She said I could have the slide projector.


One day I will get rid of the slide projector. Or maybe I will put in my will, or maybe my children will donate it when I die. For now, the Kodak 500 slide projector sits in my office, reminding me of my father. He died on Saint Patrick’s Day, eighteen years ago.

I will plug the slide projector in today and listen to it hum.


I miss you daddy.

Pamela Hodges, William Fernuik and his dog






Thank you Liberty Thrift in Pottstown, Pennsylvania, for trusting me, and giving me back my slide projector. Your kindness will not be forgotten.


Do you have memories of your loved ones attached to objects? As always I love to chat with you. Please click here to comment. HERE

Writing every day in March with the Slice of Life challenge. CLi


About Pamela Hodges

My name is Pamela Hodges. I am a writer and an artist. I write to encourage and to bring laughter. I paint cats, draw cartoons and write books for children and grown ups.

You are an artist. Yes, you are. Really.

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Get the FREE illustrated, sort of a comic book, “You Are An Artist.” Believe in yourself and your ability to draw. xo Pamela

  • Claudia

    I have in my curio cabinet a figurine of a young sailor. It was a gift from my dad to his mom during WWII, a gift that my grandmother passed on to me when I was in my early 20s. I knew my grandmother through her letters. I met her only twice in person, and that’s when I was a kid.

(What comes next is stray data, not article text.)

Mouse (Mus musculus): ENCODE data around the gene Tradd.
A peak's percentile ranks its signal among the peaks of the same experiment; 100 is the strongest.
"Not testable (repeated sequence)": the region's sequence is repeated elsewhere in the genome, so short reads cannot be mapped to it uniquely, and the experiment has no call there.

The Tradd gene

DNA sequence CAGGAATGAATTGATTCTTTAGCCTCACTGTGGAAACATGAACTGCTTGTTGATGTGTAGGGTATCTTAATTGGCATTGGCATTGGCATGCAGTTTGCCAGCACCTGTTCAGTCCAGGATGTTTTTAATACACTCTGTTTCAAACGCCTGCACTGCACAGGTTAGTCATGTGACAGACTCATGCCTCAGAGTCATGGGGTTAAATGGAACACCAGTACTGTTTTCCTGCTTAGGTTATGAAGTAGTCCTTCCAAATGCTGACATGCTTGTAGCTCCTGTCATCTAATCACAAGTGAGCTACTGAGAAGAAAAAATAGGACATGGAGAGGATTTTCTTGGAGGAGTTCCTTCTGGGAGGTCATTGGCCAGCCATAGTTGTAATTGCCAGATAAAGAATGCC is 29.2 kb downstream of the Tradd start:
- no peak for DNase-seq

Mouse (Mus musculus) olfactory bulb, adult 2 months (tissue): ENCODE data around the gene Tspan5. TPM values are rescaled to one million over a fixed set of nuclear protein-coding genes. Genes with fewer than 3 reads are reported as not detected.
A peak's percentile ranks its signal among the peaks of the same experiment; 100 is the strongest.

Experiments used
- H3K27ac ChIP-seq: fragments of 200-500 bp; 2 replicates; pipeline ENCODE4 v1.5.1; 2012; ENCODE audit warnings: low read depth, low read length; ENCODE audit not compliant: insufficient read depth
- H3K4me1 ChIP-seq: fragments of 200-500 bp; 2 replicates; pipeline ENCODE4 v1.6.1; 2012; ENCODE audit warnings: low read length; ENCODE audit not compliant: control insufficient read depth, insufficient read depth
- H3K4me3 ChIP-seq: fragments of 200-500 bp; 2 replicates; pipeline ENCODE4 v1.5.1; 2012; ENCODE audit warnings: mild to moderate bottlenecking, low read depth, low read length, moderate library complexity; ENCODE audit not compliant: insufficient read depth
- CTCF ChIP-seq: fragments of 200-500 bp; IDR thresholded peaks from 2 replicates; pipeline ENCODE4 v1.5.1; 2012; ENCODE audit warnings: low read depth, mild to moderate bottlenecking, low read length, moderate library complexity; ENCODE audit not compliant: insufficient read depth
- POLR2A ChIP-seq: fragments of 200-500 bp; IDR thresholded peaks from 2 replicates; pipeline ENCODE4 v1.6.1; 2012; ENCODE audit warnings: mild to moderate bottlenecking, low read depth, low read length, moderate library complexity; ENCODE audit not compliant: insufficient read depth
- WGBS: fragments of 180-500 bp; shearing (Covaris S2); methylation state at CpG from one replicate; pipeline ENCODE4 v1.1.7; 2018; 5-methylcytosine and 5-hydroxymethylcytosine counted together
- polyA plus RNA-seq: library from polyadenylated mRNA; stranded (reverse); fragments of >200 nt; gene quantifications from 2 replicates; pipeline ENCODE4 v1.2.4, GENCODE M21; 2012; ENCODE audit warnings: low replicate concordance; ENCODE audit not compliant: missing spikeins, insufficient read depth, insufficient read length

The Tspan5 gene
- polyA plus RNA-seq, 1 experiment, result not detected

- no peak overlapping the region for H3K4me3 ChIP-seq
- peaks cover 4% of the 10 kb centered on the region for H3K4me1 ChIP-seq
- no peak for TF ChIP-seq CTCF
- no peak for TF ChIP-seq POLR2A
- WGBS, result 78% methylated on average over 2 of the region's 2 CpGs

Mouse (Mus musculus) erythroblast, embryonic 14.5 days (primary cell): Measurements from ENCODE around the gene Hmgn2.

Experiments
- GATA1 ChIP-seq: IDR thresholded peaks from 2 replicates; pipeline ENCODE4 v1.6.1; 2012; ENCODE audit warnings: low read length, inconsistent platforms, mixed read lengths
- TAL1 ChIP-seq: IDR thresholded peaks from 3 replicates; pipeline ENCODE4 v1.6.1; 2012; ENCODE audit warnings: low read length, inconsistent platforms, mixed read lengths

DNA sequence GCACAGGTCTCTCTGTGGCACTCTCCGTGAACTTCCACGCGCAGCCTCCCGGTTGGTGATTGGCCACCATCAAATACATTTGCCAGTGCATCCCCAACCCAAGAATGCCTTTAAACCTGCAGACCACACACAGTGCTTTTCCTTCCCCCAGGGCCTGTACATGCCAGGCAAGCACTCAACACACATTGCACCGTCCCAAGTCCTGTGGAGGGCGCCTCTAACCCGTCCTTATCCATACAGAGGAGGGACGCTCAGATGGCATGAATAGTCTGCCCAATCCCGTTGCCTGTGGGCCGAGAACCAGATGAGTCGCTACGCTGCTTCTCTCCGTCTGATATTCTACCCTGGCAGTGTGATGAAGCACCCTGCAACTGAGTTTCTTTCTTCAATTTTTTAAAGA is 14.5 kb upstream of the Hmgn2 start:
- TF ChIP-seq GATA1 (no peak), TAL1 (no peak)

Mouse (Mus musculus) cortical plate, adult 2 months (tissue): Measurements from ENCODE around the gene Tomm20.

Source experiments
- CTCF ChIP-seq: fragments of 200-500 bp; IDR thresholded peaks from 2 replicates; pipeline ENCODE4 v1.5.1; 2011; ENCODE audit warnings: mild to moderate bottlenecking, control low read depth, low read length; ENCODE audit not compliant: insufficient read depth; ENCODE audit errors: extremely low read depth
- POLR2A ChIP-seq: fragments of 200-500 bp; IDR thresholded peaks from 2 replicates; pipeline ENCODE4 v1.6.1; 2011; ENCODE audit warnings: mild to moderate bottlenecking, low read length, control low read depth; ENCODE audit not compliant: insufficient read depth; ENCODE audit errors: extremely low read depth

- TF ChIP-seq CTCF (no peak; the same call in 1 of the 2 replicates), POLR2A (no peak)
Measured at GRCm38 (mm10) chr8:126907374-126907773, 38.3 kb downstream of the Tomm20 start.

Many years ago, my father-in-law gave me a set of Czechoslovakia Demitasse cups and saucers. I don’t know when or where he acquired them. I’m guessing when he was overseas during WWII. I did a bit of research and discovered these cups and saucers would have been manufactured in the 1920s. My father-in-law also gave me the camera that went with him when he went to war. I keep it in my curio cabinet.

    A few years ago, my husband and I moved to a smaller house and, as a result, we had to dispose of a lot of stuff. Until that time, I had my mother’s treadle sewing machine but it didn’t survive the move. I learned to sew on that machine when I was a kid.

    I have in my possession my mother’s wartime airmail letters sent to her eldest and favorite sibling. Her last letter to him came back with DECEASED stamped in red ink on the front of the envelope. Of course, she knew before receiving it that her brother was gone. Her parents would have been notified. My mother grew up in one of the poorest neighbourhoods of Montreal. Not a single family on her street escaped the loss of a child or children during WWII.

    I have a small collection of Occupied Japan china, most of which was gifted to me by family and friends. My little collection includes a teacup that one of my children found in a second-hand store. She was very excited with her find and so was I.

    My dad left me his first drafting tools and the little wooden box that contained them. I believe my dad purchased the boxed tools in the early 1950s. I also have a couple of little side tables he made for me.

    The things that I’ve mentioned here are not reminders of the people I loved and lost. You don’t forget your family and friends. You don’t forget the people who contributed in some way to the development of the person you are today. You don’t forget your past. The things I’ve mentioned above are just things. I love them for their sentimental value but at the end of the day, they remain just things.

    • Susan W A